“Bridesmaids” captures the realities of life and friendships, while still managing to make them funny and heart-warming.


By Martha Landry

2/5 stars
So, I know that I am hardcore against the grain with my opinion of “Bridesmaids” but I am just so unimpressed with the movie. It has a 90 percent on Rotten Tomatoes and The New York Times said it “goes where no typical chick flick does: the gutter” while still calling it “unexpectedly funny new comedy.” The professionals would know better than me, but I still really dislike this movie.

While watching it, I could not get over the so incredible awkwardness of the dialogue. Not in a ‘haha this is awkward…’ but in a ‘seriously, I feel uncomfortable and am blatantly not enjoying this’ way.

How the story goes … Annie (Kristen Wiig) and Lillian (Maya Rudolph) are best pals and have been since childhood. Annie’s life totally sucks and Lillian’s is going just great. Lil has a new, rich pal, is recently engaged and basically is
leading a stellar life.

Annie, with her life totally falling apart, is not cool with Lillian’s new friend and as the wedding plans progress, the chaos gets crazier and crazier. The movie follows the wedding plans­—dress fittings, bachelorette party, bridal party — and is just a bunch of shenanigans unfolding before the audience’s eyes, which are all Annie’s fault (durr).

What is actually refreshing about this movie is that it is a chick flick that isn’t coated in glitter or paint women in a helpless light. There is real humor and is definitely portrays more real women who are not perfect.

Positives of the movie:

There is a star-studded cast.

— Jon Hamm: In this movie he steps far away from Don Draper as Annie’s casual hookup buddy. He is hilarious and fantastic and dirty and I think I love him. Even though it is a pretty small role and he plays a kind of terrible person … it is great. He even uses the word dingus at one point.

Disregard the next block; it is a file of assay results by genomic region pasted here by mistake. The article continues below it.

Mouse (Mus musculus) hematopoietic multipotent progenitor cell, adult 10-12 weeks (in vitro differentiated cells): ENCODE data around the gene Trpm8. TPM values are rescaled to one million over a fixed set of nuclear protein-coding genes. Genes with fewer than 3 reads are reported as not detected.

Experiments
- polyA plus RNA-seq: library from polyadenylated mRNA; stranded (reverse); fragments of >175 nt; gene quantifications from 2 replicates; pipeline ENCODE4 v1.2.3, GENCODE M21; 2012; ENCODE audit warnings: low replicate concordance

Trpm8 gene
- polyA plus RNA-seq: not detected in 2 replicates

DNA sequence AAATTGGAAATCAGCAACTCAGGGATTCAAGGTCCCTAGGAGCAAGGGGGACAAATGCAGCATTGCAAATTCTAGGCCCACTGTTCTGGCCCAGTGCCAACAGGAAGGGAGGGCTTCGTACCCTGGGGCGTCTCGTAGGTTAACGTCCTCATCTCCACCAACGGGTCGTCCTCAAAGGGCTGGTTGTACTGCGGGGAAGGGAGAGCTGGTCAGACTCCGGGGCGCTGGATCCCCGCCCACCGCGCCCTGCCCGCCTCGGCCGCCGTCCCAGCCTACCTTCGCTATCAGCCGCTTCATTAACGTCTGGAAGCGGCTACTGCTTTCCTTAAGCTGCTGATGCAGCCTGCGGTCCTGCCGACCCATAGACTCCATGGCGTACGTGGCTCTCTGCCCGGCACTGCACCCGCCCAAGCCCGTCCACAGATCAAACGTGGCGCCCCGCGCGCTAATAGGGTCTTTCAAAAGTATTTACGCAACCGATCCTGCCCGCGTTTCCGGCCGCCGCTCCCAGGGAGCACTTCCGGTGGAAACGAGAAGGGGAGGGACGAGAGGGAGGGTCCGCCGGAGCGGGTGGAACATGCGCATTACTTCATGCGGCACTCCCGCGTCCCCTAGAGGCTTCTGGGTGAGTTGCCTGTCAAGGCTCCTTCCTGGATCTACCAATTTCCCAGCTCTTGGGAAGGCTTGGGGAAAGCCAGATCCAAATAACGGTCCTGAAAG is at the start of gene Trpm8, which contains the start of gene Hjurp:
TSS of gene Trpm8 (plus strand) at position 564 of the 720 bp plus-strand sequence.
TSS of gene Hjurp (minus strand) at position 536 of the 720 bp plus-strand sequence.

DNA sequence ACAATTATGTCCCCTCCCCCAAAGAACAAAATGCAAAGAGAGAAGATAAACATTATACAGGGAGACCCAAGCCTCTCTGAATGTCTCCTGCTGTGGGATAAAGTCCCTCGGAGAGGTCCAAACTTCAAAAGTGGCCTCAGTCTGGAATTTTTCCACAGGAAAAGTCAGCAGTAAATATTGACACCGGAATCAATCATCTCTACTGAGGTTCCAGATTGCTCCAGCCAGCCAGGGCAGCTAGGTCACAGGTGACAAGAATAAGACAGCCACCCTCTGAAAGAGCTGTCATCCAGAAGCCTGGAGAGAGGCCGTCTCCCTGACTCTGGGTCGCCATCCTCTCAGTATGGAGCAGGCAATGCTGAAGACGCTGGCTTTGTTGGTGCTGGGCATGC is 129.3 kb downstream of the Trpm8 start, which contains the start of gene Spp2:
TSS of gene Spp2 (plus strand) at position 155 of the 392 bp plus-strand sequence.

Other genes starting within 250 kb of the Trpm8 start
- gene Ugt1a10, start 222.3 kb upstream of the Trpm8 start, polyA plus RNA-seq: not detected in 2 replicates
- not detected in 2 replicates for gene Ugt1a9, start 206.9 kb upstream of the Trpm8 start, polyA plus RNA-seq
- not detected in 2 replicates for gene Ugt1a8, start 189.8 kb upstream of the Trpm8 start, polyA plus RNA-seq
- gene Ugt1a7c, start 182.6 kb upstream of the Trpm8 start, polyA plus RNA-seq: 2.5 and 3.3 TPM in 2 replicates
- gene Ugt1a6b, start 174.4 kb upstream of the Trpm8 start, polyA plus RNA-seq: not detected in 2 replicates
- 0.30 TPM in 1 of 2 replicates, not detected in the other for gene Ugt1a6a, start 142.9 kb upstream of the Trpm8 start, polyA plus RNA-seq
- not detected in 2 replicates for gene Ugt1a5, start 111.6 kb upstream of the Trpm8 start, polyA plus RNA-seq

— Rebel Wilson: She is the master of hilariously awkward humor (whereas Kristen Wiig is just weird). Again, she plays a small role as Annie’s roommate, but that is what makes — it perfect.

— Melissa McCarthy: She the best character in the entire movie. Hands down. As a fellow bridesmaid, she mixes up the typical girly wedding plans. She has dry humor and killer delivery. Also, I’m jealous of her puppy stealing skills.

The movie also takes place (sometimes) in Wisconsin! Go Sconnie!

Negatives of the movie:

There is the infamous, erm, dress fitting scene. Not to give away the big humor, but it is so gross. So gross! Food poisoning and couture is just not a good mix. Sorry I’m lame and can’t handle some intense toilet humor, but it is actually just gross.

Annie is just not an appealing person at all. They totally failed on making her a character that we all feel sorry for once her life turns to crap. Right off the bat her life is totally awful from LITERALLY every aspect but don’t worry.

Everything classically pulls itself together into a magical singing, dancing, Disney ending. Just kidding. I wouldn’t ruin the ending like that.

Although, I did like all of the different actors and actresses in the movie, there are too many people and story lines. Many of them never are resolved even though pretty major things occur to these people!

For the record, the Irish cop definitely takes the cake for best part of the movie. A. He is Irish. With a great accent. B. He isn’t awkward (a much needed break from all the insane, horrid awkwardness.) C. He mountain bikes. D. He hates littering.

Done deal.

The movie is definitely worth a watch and I’m sure everyone will love it. I just don’t because I’m a fun-sucker and don’t enjoy humor according to my Spectator coworkers.

“Bridesmaids” is playing at
7 p.m. Friday, April 5
7 p.m. Saturday, April 6
2 p.m. Sunday, April 7
at the Woodland
Theater of Davies Center

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Bridesmaids playing at Woodland Theater